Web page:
At the same time, "wearable" devices such as wristbands and smartwatches allow you to analyze a lot of constants, like heart rate for example – but their reliability remains to be demonstrated. This is why more and more health professionals, determined to take matters into their own hands and not to let private platforms like Doctolib or Qare "uberise" them, develop telemedicine systems, allowing a patient, through connected medical devices (for example, an otoscope or a blood pressure monitor) and videoconferencing, to perform a more or less complete medical check-up at a distance. In order to save both practitioner and patient time – at least when it comes to "sores" or mild symptoms.

So why not mix the two, telemedicine and AI, to conduct teleconsultations not with humans, but with "intelligent" chatbots? A solution of "pre-diagnosis" for doctors, which would be even more effective to reassure patients (often imaginary) and free medical time, support those who are currently developing "medical robots". In the specialized magazine What's Up Doc, health professionals who are working on the subject in the Pastel Health startup, said that chatbots will soon "collect as many symptoms, feedbacks, impressions of the patient while waiting for the availability doctor ", but also to" sort "between" serious, not serious, urgent or not urgent "cases, before handing over to the caregivers. For this reason, conversational robots ask questions "repetitive and forbidding beginning of interrogation" to patients.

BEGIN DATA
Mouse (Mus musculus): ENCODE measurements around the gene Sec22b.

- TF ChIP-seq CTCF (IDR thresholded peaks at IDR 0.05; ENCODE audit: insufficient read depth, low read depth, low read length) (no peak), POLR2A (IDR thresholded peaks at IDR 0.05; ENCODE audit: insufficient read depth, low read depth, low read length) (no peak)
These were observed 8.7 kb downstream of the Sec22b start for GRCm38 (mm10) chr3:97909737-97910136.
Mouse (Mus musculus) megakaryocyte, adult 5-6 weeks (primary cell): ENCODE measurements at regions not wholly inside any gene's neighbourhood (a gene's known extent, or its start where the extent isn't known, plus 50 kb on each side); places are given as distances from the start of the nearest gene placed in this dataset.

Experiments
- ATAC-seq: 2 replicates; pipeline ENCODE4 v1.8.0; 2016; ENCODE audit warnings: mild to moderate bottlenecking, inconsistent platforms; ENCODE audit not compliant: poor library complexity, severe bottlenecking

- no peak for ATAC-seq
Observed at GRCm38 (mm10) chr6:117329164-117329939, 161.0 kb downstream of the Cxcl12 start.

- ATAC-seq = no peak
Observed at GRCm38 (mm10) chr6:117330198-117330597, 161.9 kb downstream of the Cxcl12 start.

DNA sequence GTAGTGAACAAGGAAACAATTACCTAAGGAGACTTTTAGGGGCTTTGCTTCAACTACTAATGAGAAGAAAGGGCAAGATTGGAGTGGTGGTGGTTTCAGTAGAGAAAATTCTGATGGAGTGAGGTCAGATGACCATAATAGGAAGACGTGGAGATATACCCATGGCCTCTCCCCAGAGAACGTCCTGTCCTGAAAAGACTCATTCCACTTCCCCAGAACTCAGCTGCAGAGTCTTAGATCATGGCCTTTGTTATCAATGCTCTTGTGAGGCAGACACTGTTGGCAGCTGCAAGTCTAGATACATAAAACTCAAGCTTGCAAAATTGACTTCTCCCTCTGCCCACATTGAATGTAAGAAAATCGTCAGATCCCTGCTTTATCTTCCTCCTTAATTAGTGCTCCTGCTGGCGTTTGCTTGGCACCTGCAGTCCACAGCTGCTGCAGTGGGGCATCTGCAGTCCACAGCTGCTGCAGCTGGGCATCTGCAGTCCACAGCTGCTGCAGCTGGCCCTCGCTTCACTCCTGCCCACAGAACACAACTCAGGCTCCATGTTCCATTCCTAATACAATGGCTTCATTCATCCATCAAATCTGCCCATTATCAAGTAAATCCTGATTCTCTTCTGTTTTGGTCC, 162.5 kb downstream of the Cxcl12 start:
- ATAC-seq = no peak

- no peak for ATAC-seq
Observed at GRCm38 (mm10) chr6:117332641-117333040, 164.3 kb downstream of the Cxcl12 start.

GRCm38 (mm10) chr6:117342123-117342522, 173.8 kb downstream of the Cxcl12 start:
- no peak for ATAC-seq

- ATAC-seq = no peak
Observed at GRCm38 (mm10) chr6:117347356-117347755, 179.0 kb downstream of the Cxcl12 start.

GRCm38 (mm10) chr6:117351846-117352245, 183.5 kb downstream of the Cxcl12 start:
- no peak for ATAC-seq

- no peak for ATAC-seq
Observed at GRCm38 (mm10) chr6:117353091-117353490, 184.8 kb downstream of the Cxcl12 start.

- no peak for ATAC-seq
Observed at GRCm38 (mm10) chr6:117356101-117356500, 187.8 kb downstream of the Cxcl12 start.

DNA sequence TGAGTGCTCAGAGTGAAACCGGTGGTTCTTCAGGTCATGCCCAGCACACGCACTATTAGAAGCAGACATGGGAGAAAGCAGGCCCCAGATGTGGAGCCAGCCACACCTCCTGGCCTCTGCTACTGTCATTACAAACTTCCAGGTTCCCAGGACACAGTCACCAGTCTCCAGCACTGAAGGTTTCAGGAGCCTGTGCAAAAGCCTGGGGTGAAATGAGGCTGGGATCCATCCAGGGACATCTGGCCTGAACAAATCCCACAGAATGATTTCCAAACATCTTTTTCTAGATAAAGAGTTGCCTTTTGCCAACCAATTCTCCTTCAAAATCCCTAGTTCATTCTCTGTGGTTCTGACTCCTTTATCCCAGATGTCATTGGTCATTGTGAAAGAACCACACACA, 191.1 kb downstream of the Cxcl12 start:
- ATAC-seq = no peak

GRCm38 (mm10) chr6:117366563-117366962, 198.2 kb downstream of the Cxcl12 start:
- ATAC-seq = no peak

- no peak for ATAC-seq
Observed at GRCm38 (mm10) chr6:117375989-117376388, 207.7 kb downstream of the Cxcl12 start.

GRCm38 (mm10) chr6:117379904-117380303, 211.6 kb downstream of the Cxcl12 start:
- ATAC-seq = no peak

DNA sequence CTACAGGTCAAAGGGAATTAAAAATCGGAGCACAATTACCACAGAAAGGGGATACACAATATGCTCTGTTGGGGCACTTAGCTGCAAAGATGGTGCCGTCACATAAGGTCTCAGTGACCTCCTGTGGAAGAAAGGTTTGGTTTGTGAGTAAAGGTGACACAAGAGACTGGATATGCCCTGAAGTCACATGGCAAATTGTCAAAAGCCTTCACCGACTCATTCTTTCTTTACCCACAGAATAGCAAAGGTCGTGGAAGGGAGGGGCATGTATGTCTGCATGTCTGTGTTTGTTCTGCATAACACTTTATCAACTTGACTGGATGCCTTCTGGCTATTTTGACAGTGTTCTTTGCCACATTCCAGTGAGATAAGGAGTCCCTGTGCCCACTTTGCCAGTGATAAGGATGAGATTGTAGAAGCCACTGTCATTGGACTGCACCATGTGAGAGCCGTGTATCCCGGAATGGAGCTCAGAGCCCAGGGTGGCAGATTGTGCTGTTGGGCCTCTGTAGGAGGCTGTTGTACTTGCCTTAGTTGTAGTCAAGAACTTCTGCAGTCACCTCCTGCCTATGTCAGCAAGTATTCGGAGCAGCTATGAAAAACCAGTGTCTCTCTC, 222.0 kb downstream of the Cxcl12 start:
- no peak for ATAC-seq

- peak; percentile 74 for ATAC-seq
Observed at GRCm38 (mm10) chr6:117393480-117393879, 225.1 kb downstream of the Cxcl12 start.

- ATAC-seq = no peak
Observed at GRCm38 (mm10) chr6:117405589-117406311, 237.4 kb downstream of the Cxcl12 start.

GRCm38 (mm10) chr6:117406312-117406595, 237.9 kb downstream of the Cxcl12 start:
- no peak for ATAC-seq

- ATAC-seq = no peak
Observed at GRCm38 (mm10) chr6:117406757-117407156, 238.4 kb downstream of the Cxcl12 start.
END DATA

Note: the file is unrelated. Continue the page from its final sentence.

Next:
There is no question, therefore, of replacing doctors, but rather of "augmenting" them, thanks to chatbots acting as assistants in their service, saving them time and efficiency, and sometimes even giving them, thanks to the 'IA, diagnostic assistance and treatment proposals. According to Joel Barthelemy, founder and CEO of GlobalMed, a US telemedicine company, "Current AI-based applications, based on the experience of thousands of similar patients with the same symptoms, may already suggest to physicians the type of drug to prescribe or treatment to try, and tomorrow, with robots, patients will no longer need to see a doctor for primary care. Do you take him for an enlightened prophet? You may be wrong, because the chatbots able to make this prediction are already there.

Questions, interrogations and pre-diagnoses